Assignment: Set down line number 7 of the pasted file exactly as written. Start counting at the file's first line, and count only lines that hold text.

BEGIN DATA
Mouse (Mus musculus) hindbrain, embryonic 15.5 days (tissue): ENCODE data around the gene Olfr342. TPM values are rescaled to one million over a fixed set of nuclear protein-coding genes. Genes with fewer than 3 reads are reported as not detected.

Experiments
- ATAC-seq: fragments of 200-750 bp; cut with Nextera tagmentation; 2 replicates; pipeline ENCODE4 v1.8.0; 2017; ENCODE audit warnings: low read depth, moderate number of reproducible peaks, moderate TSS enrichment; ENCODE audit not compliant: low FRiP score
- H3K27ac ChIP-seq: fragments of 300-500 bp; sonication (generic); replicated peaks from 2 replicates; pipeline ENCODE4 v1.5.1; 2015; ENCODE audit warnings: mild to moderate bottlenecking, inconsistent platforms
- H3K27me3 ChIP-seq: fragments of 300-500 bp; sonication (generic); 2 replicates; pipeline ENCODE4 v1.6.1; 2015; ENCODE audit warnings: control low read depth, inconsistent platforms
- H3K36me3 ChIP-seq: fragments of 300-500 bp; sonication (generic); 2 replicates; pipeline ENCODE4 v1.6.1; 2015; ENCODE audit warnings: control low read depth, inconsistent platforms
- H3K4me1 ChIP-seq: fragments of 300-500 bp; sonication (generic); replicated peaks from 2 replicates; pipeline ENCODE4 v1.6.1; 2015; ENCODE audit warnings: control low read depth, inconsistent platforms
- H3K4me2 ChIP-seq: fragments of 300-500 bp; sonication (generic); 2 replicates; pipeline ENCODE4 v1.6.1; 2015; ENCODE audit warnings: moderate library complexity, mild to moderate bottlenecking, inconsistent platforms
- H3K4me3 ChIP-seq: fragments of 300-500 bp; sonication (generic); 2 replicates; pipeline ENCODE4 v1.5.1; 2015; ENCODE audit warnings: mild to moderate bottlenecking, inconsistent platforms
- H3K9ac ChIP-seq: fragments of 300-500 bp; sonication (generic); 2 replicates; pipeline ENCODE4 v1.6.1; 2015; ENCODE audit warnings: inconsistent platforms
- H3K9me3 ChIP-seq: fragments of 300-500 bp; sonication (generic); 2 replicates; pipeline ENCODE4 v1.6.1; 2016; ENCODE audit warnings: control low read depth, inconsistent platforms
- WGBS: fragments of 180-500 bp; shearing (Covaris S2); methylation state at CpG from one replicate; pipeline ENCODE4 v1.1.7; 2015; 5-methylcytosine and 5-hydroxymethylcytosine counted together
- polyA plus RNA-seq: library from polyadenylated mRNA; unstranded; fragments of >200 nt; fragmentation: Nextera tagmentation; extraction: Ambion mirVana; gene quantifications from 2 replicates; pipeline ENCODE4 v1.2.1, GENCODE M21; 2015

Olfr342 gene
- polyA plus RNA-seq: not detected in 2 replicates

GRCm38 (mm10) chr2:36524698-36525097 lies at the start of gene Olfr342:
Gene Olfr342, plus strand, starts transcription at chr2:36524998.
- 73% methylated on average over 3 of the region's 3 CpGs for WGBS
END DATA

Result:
- H3K4me1 ChIP-seq: fragments of 300-500 bp; sonication (generic); replicated peaks from 2 replicates; pipeline ENCODE4 v1.6.1; 2015; ENCODE audit warnings: control low read depth, inconsistent platforms